Philippines no longer on EU’s ‘priority’ counterfeit watchlist

ABS-CBN News

Posted at Jan 25 2020 08:00 PM

The National Committee on Intellectual Property Rights destroy about P 11.8 million worth of fake and pirated goods in Quezon City on June 28, 2018. Goods destroyed include luxury bags and apparel and DVDs. Mark Demayo, ABS-CBN News/file

MANILA—The Philippines has been removed from the European Union's priority watchlist on counterfeiting and piracy, the Intellectual Property Office of the Philippines (IPOPHL) said Saturday.

The country was categorized Priority 3 — the least concerning of the three tiers, with Priority 1 posing the biggest threat — but was finally stricken off the list because it did well to prevent intellectual property rights (IPR) violations from spreading.

The findings were part of the European Commission's "report on the protection and enforcement of intellectual property rights in third countries" released Jan. 8.

"Due to the few complaints, IPR holders in EU only deemed it strategic to put the Philippines aside and give more importance in looking after other countries who have an increasing potential to let loose on counterfeiting and piracy activities," IPOPHL director-general Teodoro Pascua said in a statement.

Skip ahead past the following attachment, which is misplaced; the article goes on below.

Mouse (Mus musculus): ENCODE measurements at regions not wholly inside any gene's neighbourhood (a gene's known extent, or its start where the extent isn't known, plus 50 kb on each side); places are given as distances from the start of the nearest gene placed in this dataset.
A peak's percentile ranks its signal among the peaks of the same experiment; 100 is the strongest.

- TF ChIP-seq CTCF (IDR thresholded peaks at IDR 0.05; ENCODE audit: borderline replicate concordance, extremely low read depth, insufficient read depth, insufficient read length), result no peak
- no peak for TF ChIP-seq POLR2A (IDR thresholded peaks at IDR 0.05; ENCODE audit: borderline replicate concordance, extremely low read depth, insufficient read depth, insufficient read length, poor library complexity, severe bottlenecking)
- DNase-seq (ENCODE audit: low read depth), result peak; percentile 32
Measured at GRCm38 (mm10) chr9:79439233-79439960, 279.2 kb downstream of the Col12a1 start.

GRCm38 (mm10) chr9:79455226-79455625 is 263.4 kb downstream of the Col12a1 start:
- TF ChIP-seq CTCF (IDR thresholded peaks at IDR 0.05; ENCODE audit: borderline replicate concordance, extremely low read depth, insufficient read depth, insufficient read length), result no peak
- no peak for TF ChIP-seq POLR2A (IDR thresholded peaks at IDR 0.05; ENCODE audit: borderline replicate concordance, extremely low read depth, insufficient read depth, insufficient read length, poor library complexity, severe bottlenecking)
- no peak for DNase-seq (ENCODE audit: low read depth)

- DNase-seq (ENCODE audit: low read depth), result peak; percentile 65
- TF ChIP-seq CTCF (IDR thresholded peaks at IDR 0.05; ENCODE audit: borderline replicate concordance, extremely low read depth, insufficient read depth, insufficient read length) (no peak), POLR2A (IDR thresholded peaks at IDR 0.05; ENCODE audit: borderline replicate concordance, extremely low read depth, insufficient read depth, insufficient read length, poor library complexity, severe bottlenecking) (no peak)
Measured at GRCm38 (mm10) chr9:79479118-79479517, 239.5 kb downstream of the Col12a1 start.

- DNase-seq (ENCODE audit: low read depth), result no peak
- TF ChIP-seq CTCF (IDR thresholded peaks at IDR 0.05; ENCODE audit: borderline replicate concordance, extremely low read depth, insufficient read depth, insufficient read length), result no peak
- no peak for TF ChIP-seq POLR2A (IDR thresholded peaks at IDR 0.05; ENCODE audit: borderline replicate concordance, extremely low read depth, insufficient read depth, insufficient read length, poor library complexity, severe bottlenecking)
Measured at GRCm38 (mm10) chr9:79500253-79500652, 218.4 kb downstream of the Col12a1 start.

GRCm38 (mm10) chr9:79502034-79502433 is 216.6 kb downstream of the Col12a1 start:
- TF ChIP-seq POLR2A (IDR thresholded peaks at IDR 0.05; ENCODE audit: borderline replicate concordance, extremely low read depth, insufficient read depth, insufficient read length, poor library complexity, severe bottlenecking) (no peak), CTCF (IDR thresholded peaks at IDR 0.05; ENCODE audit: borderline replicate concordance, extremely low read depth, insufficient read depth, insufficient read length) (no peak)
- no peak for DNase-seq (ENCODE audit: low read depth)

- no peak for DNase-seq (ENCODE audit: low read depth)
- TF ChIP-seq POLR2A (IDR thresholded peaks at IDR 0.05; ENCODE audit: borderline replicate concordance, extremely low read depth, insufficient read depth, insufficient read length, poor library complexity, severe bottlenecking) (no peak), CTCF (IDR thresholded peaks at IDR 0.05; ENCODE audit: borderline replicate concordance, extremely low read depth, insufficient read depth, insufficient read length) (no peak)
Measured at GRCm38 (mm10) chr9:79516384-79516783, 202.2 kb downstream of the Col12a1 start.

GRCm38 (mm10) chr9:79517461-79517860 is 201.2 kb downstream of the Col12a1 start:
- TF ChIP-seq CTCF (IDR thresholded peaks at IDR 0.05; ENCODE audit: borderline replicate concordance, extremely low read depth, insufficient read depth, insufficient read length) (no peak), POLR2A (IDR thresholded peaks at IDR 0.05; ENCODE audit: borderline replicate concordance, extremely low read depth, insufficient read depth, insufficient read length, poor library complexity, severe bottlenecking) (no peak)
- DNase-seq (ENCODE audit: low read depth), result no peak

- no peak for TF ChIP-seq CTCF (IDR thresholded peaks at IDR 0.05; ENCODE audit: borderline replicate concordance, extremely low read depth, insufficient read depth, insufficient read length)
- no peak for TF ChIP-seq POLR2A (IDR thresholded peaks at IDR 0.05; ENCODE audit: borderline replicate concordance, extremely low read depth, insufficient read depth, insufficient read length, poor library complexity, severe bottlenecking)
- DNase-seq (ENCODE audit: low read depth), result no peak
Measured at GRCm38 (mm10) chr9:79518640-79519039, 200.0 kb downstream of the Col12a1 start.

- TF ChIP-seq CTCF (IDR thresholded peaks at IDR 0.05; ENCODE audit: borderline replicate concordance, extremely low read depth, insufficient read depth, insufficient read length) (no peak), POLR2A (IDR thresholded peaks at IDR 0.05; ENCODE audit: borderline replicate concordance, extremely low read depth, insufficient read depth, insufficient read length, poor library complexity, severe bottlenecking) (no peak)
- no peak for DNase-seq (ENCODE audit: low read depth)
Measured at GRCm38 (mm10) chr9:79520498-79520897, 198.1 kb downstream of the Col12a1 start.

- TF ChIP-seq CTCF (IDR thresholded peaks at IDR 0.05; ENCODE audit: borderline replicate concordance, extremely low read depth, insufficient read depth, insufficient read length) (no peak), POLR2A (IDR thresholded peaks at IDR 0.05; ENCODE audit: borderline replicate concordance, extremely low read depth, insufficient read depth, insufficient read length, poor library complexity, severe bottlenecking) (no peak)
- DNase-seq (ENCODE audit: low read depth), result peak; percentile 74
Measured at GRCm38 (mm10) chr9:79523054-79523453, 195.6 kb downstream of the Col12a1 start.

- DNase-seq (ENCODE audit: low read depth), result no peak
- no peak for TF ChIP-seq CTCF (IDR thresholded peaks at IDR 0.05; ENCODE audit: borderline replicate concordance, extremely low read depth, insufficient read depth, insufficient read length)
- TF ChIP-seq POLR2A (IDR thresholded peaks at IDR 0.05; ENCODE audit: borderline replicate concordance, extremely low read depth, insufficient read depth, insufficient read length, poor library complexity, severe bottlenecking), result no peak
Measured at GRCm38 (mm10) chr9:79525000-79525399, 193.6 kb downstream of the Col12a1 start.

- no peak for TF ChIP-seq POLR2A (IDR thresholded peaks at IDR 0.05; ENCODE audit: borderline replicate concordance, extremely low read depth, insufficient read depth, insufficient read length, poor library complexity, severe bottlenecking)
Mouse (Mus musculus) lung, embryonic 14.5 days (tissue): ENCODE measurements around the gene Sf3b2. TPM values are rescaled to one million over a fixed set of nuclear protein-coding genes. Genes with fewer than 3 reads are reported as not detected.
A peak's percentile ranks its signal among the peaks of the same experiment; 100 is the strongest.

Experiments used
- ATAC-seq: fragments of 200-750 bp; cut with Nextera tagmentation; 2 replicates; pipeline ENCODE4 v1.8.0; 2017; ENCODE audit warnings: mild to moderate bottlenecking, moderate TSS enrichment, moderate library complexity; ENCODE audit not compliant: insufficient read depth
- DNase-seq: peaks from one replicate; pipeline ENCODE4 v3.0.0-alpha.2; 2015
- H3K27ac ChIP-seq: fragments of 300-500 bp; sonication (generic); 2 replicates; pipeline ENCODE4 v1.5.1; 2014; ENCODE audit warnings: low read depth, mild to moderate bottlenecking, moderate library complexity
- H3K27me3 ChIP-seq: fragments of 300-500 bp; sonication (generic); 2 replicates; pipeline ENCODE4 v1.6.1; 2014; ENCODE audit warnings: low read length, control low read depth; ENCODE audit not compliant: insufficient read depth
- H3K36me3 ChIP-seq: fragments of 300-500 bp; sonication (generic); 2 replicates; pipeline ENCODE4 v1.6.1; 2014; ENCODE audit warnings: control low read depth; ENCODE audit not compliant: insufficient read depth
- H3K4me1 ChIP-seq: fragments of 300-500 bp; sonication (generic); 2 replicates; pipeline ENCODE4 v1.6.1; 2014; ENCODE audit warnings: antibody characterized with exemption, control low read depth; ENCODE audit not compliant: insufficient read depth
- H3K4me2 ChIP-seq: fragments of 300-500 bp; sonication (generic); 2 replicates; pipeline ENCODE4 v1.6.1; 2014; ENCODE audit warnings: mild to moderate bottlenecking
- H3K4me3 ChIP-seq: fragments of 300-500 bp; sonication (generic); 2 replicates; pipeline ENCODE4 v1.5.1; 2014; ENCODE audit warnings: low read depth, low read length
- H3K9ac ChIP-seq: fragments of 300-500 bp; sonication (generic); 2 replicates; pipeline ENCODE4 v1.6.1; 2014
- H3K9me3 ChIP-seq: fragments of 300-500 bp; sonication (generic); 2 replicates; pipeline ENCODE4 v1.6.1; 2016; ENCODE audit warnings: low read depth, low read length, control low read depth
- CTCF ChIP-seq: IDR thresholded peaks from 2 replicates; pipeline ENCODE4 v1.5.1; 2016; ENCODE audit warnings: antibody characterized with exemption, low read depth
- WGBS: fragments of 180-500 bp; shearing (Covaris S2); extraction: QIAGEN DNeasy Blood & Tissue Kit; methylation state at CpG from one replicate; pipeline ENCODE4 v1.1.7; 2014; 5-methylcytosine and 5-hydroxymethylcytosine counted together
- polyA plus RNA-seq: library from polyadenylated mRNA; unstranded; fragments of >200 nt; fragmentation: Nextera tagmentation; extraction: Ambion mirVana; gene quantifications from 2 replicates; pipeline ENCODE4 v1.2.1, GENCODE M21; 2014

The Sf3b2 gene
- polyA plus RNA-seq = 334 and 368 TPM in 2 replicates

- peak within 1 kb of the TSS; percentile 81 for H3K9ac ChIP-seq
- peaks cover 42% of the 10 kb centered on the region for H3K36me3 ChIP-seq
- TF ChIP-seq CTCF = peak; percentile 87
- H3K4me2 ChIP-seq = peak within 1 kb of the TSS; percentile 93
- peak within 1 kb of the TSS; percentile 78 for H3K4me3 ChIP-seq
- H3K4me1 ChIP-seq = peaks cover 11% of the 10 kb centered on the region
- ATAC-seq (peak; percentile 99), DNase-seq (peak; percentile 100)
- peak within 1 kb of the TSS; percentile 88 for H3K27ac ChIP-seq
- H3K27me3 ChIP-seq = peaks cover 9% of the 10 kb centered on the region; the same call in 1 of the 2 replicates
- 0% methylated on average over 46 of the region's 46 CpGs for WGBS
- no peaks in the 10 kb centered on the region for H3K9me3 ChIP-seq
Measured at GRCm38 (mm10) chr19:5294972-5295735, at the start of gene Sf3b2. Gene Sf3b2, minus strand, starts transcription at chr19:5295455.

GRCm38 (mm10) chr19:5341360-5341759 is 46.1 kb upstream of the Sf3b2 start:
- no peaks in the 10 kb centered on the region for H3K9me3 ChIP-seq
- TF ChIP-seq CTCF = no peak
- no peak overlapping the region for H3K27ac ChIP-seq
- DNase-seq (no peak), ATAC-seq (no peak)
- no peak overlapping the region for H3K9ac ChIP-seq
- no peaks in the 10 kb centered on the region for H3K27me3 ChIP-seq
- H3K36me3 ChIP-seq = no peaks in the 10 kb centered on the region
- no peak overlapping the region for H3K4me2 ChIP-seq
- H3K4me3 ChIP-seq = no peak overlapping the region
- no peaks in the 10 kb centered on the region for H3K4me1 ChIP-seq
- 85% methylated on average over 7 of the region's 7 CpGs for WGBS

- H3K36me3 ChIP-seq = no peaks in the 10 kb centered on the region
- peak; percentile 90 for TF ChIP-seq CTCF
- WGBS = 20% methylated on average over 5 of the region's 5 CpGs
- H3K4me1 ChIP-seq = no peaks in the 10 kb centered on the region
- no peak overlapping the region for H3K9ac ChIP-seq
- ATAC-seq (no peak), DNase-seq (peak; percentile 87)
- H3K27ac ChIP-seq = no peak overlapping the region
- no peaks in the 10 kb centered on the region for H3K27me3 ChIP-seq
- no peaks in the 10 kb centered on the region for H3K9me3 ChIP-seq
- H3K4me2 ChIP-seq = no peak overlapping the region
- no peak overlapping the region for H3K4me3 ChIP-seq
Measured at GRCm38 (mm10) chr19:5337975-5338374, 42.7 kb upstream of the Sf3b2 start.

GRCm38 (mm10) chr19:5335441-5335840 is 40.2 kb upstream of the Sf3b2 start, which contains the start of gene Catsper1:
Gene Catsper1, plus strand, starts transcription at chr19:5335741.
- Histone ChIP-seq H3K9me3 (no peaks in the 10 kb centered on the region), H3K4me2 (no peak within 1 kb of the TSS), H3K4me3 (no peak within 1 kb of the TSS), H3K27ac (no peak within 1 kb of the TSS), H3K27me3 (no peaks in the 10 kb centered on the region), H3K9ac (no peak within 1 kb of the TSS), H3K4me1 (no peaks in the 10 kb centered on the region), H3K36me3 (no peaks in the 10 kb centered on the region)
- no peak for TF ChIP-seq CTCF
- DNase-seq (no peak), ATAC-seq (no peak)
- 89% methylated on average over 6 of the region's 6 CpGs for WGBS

According to the IPOPHL, this was the first time the Philippines was out of the priority categories; the country had been tagged Priority 3 since 2015, and was listed Priority 2 in 2013 and 2014.

Despite the development, though, the EU report said it will still closely monitor the IPR situation in the country since "the situation has not improved over the last years” at home.

But the IPOPHL disputed the observation, alleging that the studies used by the EU were based on limited and dated data, as far back as 2011.

"Several actions on improving IPR enforcement have been made since then," Pascua said.

"In fact, the previous watchlist report, released in 2018, even commended the country for efforts we have been amplifying since then, particularly the push to amend the Intellectual Property Code of 1998, which is now in Congress and awaiting filing as a bill."